Sarepta Therapeutics Stock Climbed 80% on Spectacular DMD Therapy Update
Sarepta Therapeutics shares rocketed by as much as 80 percent yesterday after the company released interim data on its experimental gene therapy AAVrh74.MHCK7.micro-Dystrophin for Duchenne muscular dystrophy (DMD).
DMD is a muscle wasting disease caused by mutations in the dystrophin gene. It is a progressive disease that usually causes death in early adulthood, with serious complications that include heart or respiratory-related problems. It mostly affects boys, about 1 in every 3,500 or 5,000 male children.
At its research-and-development event, the company announced that its new gene therapy, AAVrh74.MHCK7, increased production of a shortened version of the dystrophin protein in three boys with DMD. Post-treatment biopsies indicated they were producing a mean level of micro-dystrophin that was 38.2 percent compared to normal at three months, using Sarepta’s Western blot method. Using a method developed at Nationwide Children’s Hospital that corrects for readings in fat and scar tissue, the mean level was 53.7 percent compared to normal.
Doug Ingram, Sarepta’s chief executive officer, stated that, “since the discovery of the dystrophin gene in 1986, scientists, clinicians, patient advocates and the biotech ecosystem have timelessly searched for ways to restore or replace dystrophin and rescue boys with DMD from the damage and early death.” He added that the findings, “if confirmed in additional patients, studies, measures and time points, represent a monumental leap forward in the direction of our goal.”
This is a slightly different approach than the company’s Exondys 51, which was approved after a dramatic, roller-coaster regulatory process in September 2016. The dystrophin gene is the largest gene in the human genome. As a result, it is too large for the typical gene therapy approach that utilizes adenoviruses to deliver the replacement genes. The gene is involved in muscle development and function.
Exondys 51is approved for DMD patients with a specific gene mutation in exon 51 in the DMD gene. This results in a shift in what is called the gene’s reading frame, causing a malfunctioning dystrophin protein. The gene-skipping approach “skips” the deletion, allowing for the production of a shortened but still functional dystrophin protein.
Patients with mutations between exons 18 and 58 make up between 60 and 70 percent of DMD patients, and are potential candidates for AAVrh74.MHCK7, which is being evaluated in a Phase I/IIa trial. It is also gene-skipping therapy, but apparently works more broadly than Exondys 51.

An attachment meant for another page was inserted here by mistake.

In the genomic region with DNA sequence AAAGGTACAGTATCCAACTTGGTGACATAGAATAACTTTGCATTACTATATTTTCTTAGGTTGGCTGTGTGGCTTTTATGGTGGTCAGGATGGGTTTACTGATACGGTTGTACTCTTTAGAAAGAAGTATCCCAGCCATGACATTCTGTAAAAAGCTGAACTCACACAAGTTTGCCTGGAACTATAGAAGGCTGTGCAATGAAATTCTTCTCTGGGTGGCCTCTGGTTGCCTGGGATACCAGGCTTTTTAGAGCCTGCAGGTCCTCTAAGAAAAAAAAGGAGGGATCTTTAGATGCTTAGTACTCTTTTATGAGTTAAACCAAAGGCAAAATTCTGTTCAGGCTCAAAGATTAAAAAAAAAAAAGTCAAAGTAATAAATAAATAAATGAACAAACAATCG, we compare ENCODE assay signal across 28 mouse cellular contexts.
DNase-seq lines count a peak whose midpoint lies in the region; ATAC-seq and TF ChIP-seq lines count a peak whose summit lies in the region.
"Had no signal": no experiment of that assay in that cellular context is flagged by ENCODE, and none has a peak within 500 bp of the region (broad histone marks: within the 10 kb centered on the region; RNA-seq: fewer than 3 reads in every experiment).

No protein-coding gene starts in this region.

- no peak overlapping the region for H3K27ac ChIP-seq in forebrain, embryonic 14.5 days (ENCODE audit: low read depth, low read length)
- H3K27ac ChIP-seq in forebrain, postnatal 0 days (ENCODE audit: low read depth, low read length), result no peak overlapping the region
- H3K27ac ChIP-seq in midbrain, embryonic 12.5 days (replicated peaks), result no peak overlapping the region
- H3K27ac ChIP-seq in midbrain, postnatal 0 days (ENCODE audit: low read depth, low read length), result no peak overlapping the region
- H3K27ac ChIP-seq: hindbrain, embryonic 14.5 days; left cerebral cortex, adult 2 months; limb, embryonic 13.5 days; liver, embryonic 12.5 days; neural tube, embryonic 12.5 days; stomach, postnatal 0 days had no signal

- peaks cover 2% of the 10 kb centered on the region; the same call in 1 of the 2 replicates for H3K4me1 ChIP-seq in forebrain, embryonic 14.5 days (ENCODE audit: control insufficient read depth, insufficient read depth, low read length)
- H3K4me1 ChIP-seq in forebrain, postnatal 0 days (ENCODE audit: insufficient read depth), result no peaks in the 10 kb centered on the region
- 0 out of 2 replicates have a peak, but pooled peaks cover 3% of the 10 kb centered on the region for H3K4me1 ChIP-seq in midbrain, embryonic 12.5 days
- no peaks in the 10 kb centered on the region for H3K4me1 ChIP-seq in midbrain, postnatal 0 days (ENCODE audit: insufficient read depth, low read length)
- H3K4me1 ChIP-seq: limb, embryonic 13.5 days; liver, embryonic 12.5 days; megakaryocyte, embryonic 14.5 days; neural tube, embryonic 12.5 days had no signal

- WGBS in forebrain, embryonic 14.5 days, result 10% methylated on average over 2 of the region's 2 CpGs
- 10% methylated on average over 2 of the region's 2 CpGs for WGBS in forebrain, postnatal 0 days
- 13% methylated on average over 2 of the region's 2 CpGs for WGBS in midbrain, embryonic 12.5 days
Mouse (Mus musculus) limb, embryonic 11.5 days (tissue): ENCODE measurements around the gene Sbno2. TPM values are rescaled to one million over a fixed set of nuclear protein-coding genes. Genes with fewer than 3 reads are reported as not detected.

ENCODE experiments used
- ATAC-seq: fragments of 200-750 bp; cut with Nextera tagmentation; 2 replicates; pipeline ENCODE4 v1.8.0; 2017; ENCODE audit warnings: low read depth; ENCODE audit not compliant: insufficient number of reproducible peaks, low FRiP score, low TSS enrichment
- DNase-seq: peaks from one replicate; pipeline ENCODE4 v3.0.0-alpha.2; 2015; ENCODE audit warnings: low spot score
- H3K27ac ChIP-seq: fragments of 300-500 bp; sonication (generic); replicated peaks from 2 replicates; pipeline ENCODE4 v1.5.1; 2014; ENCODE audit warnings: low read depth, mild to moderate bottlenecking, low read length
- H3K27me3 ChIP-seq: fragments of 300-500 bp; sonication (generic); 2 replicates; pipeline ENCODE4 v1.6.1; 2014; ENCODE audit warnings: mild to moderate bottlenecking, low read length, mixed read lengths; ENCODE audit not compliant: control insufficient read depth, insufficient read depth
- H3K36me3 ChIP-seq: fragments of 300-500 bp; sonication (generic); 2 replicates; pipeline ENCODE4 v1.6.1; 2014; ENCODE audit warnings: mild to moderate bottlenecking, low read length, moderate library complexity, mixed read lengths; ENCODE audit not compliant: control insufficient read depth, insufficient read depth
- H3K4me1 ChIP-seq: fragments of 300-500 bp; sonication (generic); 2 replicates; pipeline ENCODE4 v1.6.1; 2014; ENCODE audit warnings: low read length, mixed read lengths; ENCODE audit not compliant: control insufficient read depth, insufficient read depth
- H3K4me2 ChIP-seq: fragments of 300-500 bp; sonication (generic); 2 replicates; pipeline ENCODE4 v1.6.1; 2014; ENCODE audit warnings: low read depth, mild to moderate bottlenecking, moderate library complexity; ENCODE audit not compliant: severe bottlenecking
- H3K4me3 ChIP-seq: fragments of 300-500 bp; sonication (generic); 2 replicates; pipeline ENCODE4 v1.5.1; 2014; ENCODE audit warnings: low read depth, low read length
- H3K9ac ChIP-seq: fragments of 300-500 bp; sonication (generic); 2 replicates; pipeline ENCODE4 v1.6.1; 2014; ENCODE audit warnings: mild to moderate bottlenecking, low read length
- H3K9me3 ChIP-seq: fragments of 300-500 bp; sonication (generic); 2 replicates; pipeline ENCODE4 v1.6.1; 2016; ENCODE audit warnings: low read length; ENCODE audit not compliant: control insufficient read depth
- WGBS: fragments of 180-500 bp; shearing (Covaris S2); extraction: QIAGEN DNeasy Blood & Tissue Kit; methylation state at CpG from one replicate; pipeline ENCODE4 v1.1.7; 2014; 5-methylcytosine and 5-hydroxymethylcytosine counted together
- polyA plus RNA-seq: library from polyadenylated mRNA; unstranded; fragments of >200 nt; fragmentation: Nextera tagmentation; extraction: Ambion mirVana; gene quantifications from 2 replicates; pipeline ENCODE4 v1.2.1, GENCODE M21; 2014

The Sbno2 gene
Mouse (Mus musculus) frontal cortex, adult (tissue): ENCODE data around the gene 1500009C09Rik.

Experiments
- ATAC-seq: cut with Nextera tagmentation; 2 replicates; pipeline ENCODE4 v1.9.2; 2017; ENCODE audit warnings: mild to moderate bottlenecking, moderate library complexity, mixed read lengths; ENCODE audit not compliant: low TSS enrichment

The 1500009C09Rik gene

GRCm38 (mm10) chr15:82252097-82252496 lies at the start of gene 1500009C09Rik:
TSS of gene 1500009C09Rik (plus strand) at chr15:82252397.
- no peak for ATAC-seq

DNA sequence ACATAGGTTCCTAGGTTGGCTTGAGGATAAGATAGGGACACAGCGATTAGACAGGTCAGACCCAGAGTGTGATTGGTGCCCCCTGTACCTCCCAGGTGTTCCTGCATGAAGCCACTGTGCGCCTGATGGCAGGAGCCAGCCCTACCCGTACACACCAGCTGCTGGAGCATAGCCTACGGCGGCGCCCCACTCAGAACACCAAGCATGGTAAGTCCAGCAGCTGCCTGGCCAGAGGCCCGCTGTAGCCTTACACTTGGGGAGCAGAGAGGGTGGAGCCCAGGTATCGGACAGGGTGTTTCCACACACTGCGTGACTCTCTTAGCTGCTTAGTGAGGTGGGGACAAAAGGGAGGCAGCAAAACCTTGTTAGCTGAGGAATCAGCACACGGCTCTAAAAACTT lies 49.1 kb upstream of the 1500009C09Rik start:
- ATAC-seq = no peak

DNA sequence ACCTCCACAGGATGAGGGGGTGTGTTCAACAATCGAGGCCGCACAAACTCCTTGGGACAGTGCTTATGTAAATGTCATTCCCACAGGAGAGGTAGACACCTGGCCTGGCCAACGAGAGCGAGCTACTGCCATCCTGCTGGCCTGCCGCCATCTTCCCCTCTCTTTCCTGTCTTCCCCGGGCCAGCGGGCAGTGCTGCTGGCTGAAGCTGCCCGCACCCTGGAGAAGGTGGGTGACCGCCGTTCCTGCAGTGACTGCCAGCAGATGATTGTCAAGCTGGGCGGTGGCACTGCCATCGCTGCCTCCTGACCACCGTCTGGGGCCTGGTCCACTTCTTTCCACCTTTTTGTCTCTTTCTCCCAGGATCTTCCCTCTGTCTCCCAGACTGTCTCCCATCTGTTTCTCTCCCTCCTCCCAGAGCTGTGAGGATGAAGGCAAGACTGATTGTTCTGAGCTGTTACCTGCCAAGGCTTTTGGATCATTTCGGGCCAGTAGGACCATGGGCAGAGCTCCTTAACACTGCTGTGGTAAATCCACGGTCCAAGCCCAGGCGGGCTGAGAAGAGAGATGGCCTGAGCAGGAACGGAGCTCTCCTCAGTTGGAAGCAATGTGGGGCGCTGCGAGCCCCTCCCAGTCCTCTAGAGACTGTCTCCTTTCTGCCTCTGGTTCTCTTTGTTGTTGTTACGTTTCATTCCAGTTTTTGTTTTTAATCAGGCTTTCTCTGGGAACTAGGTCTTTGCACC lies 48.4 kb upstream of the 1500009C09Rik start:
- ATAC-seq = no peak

In addition to showing increased dystrophin levels in the three patients reported, it also resulted in an average reduction of more than 87 percent in creatine kinase levels on day 60. Creatine kinase is an enzyme observed within muscle cells caused by damage to the muscle, and which can leak into the bloodstream. Increase creatine kinase levels are an indicator of DMD.
“I have been waiting my entire 49-year career to find a therapy that dramatically reduces CK levels and creates significant levels of dystrophin,” said Jerry Mendell, lead investigator with Nationwide Children’s Hospital, in a statement. “Although the data are early and preliminary, these results, if they persist and are confirmed in additional patients, will represent an unprecedented advancement in the treatment of DMD. I look forward to treating more patients in the clinical study to generate the data necessary to bring the therapy to patients with DMD, with the goal of dramatically changing the course of the disease.”
Although stock did eventually drop by the end of trading yesterday, it was still up by about 36.7 percent. Joseph Schwartz, an analyst with Leerink Partners, said the data “should position Sarepta as the leader in this field.”
Brian Skorney, an analyst with Baird, stated that, “given today’s data, it is really hard to believe this study won’t be positive, ushering in a new paradigm that we expect will transform outcomes for patients diagnosed with this horrible disease.”